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Prunus Cultivar: Colt

Cultivar Name: Colt
Type Cherry Rootstock
Synonyms EMLA Colt
Patent National Seed Development Organisation Limited (Newton, EN) 1977 PP04059
Parentage Prunus avium F 299/2 x Prunus pseudocerasus Lind
Usage Rootstock
Scion Vigor Influence Semi-vigorous
Soil Adaptation tolerates wet heavy soils better than Mahaleb and Gisela 5, drought sensitive, slight to not dwarfing under California irrigated conditions,
Climatic Adaptation not cold hardy (not a problem in California climate)
Resistance Traits Has shown resistance to Phytophthora root rot and gopher damage, but is susceptible to crown gall caused by Agrobacterium tumefaciens; resists bacterial canker; cherries on Colt are field resistant to cherry stem pitting.
Graft Compatibility Colt has good compatibility with nearly all cherry varieties, possibly excluding Van.
Propagation Notes Preformed root initial make propagations by hardwood and softwood cuttings very effective.
Propagation Method Vegetative
Suckering Low
Description Originated in Kent, England, by H.M. Tyderman, deceased, late of East Malling, England. Pollination, evaluation, and testing was carried out at the East Malling Research Station, Maidstone, Kent, England. Patent date June 14, 1977. The original plant was a member of a family of seedlings, Fb 2/58, cross produced by pollinating flowers of Prunus avium L. F 299/2 with pollen from Prunus pseudocerasus Lind. in 1958. Selection was made in 1966/1967. Vigorous, sturdy, erect shoots with large, bright-green leaves; stems greenish. When used as understock, induces some dwarfing and higher fruit bud production However, in the Northwest irrigated orchards it produces a vigorous tree that is similar in size ot Mazzard with similar low precocity. Also in the Northwest, Colt performs well in replant situations where cherries follow cherries on nonfumigated sites. Yield potential: The Colt cultivar has been found to induce higher fruit bud production on the scion in the early life of the cherry tree than F 12/1, thus in favorable years giving heavier crops earlier in the tree's life. Fruit quality is equal to, or better than, that produced on F 12/1 rootstock. A good rootstock for growing cherry trees in large gardens and community orchards. It produces a tree with a height of 12ft-14ft in European conditions and somewhat larger in North American conditions. It is useful for large cherry fans. Colt is roughly comparable to the apple MM111 rootstock.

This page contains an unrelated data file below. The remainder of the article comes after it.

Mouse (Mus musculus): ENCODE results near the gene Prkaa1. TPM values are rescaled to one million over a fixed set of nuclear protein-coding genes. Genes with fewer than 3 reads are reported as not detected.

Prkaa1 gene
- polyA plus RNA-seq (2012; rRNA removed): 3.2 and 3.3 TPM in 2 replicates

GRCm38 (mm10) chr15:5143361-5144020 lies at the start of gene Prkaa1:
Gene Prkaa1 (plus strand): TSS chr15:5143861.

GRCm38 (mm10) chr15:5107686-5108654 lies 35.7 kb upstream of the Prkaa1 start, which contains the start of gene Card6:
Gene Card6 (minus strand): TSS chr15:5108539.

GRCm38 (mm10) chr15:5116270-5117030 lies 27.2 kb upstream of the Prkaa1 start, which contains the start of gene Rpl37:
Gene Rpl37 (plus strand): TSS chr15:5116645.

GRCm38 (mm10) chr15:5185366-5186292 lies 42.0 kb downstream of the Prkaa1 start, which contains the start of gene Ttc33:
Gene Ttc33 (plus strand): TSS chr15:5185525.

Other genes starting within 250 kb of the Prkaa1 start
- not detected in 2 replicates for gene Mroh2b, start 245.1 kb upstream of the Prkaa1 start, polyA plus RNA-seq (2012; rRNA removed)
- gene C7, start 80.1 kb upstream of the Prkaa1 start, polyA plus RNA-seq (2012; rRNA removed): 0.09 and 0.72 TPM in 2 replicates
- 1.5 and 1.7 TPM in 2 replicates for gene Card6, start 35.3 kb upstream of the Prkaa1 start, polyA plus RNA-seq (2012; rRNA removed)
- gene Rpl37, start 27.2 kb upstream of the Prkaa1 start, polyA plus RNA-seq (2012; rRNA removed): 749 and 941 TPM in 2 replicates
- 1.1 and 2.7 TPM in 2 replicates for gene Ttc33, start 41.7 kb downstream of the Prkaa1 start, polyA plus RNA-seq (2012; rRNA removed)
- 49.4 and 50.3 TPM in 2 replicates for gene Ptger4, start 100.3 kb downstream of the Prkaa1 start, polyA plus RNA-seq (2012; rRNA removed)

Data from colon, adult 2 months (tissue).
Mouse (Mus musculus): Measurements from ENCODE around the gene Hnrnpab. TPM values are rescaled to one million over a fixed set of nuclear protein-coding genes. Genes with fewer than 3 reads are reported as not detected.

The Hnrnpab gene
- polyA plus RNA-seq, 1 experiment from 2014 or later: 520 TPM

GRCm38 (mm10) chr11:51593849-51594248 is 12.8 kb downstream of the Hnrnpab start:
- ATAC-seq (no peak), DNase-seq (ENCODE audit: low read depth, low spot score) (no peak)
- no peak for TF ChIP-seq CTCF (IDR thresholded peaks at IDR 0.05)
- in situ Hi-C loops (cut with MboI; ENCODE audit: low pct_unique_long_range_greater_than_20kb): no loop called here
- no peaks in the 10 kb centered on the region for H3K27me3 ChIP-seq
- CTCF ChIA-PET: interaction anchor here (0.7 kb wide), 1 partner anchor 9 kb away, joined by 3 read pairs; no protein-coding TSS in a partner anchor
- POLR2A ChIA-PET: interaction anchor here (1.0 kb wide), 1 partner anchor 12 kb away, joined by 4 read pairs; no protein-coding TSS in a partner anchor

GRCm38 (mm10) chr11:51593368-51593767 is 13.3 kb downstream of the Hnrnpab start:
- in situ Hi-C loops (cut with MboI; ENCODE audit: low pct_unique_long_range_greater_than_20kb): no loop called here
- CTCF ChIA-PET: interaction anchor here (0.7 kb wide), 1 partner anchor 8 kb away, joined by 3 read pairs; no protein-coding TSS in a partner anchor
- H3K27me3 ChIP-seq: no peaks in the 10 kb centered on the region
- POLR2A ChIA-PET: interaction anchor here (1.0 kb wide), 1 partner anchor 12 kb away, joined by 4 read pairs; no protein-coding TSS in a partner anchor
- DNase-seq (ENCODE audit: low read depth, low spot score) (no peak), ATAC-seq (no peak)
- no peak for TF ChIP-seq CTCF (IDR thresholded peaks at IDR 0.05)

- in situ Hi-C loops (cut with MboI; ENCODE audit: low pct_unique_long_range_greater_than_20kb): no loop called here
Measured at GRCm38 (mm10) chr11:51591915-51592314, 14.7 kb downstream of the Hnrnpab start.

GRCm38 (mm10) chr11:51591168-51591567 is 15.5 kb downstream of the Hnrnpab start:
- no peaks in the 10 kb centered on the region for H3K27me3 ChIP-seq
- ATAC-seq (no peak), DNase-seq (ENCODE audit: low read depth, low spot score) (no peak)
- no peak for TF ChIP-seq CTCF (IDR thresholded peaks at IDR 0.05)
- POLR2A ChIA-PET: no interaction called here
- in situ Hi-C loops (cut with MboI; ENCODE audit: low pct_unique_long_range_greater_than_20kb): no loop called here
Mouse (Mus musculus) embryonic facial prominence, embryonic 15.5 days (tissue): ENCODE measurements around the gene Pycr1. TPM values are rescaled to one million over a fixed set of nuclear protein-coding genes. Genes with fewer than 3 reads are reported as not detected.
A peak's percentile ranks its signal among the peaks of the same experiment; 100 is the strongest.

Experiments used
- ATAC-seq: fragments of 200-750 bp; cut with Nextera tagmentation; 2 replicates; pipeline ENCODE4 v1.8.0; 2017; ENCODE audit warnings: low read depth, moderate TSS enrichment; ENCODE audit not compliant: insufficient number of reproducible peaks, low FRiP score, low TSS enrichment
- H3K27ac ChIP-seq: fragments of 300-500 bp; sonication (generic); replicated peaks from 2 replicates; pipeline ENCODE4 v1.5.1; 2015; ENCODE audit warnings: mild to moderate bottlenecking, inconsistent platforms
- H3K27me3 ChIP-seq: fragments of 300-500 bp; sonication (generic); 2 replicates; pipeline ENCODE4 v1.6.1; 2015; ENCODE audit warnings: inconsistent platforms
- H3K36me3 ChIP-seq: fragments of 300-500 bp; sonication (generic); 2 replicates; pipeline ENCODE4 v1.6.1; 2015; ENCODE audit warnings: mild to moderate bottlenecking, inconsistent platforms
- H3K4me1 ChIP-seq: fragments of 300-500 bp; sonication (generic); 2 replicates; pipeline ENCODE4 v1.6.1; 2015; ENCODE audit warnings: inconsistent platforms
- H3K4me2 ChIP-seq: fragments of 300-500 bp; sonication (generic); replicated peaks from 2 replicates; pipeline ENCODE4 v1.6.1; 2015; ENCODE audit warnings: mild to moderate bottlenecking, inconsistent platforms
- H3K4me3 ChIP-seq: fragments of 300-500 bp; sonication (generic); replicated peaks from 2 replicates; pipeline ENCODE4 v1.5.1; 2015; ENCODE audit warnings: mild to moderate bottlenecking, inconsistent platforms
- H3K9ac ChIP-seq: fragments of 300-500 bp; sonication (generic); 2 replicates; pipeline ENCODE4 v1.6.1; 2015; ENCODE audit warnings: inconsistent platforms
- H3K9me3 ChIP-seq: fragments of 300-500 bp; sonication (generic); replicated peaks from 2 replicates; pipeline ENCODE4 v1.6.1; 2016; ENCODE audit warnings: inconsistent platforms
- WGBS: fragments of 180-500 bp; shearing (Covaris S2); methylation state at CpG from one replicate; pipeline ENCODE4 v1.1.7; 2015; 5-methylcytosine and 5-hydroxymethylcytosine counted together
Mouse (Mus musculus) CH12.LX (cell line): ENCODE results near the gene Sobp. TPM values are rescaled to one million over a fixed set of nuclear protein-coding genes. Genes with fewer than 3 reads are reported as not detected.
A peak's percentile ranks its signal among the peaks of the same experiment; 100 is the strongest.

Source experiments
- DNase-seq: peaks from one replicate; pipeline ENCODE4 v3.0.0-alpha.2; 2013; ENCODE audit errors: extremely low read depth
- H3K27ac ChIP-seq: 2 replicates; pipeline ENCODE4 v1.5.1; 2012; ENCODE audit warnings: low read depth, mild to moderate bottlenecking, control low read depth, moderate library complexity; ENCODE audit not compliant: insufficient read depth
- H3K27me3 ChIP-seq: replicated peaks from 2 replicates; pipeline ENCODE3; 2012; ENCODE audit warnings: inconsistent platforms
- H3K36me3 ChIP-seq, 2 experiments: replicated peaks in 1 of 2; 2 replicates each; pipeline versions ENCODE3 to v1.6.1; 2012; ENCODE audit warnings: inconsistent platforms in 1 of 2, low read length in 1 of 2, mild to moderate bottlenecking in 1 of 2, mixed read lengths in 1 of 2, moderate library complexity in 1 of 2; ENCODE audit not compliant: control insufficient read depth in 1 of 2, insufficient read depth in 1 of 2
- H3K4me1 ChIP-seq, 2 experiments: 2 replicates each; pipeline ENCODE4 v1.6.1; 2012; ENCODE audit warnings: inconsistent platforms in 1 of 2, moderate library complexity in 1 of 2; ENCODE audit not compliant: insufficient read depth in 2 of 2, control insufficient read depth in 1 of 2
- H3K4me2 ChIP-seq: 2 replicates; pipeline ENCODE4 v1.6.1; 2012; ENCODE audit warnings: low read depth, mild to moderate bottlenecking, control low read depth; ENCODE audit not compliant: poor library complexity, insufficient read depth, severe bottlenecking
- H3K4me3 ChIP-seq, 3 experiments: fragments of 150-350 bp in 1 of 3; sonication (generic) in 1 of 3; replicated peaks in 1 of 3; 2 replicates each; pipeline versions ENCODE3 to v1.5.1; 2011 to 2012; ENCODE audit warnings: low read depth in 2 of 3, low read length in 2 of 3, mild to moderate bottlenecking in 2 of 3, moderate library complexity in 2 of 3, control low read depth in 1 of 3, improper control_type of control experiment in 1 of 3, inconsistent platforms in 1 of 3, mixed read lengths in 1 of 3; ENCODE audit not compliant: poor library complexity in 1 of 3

No photos for this cultivar.